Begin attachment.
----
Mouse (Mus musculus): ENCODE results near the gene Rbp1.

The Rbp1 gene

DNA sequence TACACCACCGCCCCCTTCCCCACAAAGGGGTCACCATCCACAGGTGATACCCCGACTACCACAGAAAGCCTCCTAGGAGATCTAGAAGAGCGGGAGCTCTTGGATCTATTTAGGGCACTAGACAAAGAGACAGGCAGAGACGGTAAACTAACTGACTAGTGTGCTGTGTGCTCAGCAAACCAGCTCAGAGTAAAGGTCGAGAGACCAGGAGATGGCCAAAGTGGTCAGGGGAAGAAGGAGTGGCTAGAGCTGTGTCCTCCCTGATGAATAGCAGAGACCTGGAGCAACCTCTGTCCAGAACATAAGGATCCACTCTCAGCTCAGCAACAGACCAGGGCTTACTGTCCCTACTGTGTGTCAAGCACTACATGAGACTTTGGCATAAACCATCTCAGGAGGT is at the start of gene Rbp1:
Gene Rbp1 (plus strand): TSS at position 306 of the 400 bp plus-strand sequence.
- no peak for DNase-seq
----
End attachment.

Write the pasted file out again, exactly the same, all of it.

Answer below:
Mouse (Mus musculus): ENCODE results near the gene Rbp1.

The Rbp1 gene

DNA sequence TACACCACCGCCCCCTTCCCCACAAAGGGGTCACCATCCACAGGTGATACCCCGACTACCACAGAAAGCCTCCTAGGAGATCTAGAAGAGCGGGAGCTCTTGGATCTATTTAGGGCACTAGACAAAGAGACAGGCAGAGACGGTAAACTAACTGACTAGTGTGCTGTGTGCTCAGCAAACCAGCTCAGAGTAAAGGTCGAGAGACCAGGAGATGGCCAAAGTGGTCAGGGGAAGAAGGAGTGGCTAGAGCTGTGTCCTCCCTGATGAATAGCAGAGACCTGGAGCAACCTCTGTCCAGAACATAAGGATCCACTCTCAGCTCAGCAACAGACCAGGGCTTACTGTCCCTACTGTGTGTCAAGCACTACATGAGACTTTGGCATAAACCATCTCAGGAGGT is at the start of gene Rbp1:
Gene Rbp1 (plus strand): TSS at position 306 of the 400 bp plus-strand sequence.
- no peak for DNase-seq